Approximately a hundred thousand people are killed every month in traffic accidents around the world. If this was happening with aircraft; it is likely they would be all grounded. The number of cars is slated to increase from 1 billion (2010) to over 2 billion in 2020. Almost 90% of accidents are caused by human mistakes. Certainly, when I drive around town (I like to think I am a defensive & cautious driver!), I get alarmed with the quality of driving and the number of accidents I have personally witnessed.
Two years ago, Audi (part of Volkswagen) successfully dispatched a self driving car through a few hundred tight curves over 20kms of sealed (paved) and dirt road in Colorado. Perhaps the driverless car can be a workable solution to our driving woes?
There are now enormous opportunities for engineering professionals in getting into the fast growing field of driverless cars.
The Driverless Car
Certainly, seatbelts and airbags have saved lives. However, the next big revolution promises to be driverless cars. Think of the opportunities to co-ordinate routes, optimise the capacity of roads, save time and fuel. The first commercial driverless car is anticipated by the end of this decade.
Adaptive cruise control has been around since the early nineties – allowing one to use a radar system to track the car in front and to accelerate or decelerate automatically. Autonomous driving is a combination of adaptive cruise-control and lane-keeping systems (warning or adjusting your steering if you move out of your correct lane). This supposedly will only add a few thousand dollars to the cost of a car. There is already evidence of reduced insurance claims for injury of almost 15% in the use of these systems.
The Technology required
As would be expected – the critical components for a driverless car are based around instrumentation and electronic/electrical engineering; not so much mechanical engineering parts. An array of sensors is required to detect the surrounds using cameras, radar and lidar (light emission rather than radio). Ultrasonic detectors for parking and gyroscopes, accelerometers and altimeters provide precise positioning. Communications between neighbouring cars would be another useful component.
The Inimitable Google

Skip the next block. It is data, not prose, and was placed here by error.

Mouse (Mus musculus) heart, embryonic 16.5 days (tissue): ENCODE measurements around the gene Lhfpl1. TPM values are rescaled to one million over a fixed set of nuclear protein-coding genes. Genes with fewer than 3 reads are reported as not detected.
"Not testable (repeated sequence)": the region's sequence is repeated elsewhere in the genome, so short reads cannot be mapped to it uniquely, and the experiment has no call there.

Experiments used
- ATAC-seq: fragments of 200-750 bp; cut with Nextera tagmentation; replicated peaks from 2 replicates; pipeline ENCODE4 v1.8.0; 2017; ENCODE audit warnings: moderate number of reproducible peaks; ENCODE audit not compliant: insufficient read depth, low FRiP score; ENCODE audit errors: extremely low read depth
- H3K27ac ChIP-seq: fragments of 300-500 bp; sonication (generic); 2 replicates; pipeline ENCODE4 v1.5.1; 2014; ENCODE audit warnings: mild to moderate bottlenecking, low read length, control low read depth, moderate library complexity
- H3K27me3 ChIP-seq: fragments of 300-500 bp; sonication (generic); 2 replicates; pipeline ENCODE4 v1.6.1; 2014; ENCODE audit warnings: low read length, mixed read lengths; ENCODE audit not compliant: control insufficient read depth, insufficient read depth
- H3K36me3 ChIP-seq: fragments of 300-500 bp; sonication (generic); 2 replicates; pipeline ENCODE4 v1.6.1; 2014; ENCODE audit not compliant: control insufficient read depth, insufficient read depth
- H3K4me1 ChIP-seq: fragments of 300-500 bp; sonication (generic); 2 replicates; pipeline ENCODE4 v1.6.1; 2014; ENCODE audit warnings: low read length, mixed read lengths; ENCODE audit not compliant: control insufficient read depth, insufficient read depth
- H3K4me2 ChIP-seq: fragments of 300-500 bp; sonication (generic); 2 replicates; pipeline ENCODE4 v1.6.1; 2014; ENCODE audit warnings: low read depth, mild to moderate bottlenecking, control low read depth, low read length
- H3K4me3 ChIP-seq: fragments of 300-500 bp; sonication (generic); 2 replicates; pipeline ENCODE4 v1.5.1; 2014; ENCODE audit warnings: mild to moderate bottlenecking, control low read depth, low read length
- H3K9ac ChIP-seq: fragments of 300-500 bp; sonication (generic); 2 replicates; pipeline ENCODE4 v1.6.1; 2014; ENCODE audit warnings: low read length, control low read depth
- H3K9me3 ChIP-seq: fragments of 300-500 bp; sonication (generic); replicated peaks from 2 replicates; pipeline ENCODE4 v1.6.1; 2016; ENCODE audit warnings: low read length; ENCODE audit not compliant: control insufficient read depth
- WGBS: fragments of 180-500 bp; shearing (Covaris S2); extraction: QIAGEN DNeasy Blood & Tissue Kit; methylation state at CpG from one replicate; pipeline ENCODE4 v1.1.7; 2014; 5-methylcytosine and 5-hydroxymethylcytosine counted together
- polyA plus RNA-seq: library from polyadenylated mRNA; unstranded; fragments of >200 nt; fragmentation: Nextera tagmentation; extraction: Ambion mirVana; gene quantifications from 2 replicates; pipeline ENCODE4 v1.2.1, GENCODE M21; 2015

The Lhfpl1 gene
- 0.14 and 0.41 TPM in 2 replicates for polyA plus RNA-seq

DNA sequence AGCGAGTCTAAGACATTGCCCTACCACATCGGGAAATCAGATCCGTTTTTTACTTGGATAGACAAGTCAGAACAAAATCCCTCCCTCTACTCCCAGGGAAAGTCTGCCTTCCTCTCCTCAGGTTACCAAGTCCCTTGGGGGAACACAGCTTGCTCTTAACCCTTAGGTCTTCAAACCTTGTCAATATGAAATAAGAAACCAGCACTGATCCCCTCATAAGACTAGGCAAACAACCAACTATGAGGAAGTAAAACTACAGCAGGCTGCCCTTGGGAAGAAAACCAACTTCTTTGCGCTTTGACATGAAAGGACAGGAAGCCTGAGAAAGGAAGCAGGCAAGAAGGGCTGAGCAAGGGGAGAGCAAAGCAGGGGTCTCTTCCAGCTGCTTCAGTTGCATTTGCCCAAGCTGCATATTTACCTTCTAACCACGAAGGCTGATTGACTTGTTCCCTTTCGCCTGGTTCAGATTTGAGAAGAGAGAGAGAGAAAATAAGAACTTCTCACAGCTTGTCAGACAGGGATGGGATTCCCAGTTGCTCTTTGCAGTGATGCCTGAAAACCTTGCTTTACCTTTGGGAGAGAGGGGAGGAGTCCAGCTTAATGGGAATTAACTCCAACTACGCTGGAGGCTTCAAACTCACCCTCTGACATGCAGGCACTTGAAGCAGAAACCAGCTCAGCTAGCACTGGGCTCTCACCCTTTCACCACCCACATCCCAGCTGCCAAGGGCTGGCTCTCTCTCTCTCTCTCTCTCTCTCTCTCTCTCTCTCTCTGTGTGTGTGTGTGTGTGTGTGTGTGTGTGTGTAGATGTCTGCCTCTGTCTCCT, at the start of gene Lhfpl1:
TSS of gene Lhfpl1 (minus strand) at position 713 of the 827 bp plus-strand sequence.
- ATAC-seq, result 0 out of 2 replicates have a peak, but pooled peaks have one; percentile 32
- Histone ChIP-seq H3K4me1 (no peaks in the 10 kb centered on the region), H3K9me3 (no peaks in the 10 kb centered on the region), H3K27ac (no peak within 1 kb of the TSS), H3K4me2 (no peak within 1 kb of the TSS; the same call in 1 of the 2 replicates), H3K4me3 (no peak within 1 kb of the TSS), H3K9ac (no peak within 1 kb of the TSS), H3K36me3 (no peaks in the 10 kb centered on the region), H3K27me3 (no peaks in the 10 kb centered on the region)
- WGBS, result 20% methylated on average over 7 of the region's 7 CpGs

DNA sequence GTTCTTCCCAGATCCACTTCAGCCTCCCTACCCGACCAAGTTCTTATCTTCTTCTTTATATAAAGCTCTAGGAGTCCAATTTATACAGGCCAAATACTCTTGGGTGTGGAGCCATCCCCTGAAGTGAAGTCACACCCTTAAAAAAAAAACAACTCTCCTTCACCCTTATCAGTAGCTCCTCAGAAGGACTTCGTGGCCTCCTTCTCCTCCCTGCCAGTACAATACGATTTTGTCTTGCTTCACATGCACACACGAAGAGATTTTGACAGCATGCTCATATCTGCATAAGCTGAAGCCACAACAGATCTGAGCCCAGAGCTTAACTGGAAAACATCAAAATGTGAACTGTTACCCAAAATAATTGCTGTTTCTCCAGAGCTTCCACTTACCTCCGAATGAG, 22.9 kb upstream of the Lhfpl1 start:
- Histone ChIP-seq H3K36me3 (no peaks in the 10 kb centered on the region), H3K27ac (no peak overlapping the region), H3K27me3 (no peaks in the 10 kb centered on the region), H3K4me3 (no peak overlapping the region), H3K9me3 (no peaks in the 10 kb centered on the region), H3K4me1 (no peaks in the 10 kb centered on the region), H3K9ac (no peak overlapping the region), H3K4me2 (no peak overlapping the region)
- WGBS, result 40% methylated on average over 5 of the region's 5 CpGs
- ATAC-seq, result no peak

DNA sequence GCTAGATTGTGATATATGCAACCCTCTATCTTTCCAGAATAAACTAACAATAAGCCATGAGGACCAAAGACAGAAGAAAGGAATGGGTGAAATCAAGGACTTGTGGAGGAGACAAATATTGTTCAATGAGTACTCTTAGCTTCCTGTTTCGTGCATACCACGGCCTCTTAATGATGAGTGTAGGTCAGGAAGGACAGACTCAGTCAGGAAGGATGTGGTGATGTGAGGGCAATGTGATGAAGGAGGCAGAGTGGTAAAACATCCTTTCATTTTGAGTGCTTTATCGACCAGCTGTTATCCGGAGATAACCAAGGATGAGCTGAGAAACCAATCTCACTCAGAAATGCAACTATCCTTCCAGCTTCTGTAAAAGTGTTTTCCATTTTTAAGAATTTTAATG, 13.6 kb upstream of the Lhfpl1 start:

You have probably heard of Google’s work in the driverless cars. Their strategy is to build up a detailed map of items along the route in manual mode and then switching into autonomous mode. Over time, the route mapping becomes more and more detailed as the route is covered more frequently (such as going to work).
The challenges are naturally huge. For example, deciding whether an object in the road is a plastic bag or a solid rock can be difficult for software to assess. Or the real edge of the road (e.g. a dirt road after a heavy downpour of rain), humans are still better at doing this type of work (at the moment).
Regulations will need to be put in place to eliminate any hobbyist putting his driverless car out on the road and causing a huge accident without some certification process. We all know how reliable software is and the need for thorough testing….
Driverless Trucks are already being used
In Australia, the Rio Tinto mining company is already using a fleet of self driving trucks (and trains) to haul iron ore (over 300 tonnes per truck). No accidents have been reported to date – probably because of the variety of sensors and interaction (‘they chat to each other’) between the different trucks’ controls systems.
Perhaps in the future, some cities will ban manual driving as a result of proven evidence in saving lives and reducing congestion. Surely the true measurement of the success of this technology (hopefully seen in the next decade) will be in significantly reducing accidents on the road and reducing the overall cost of driving a car.
Naturally, building an effective driverless car will be based on everyone's input. As Eric Schmidt (of Google) remarked: None of us is as smart as all of us.
Thanks to the Economist for interesting reading on the topic.
Yours in engineering learning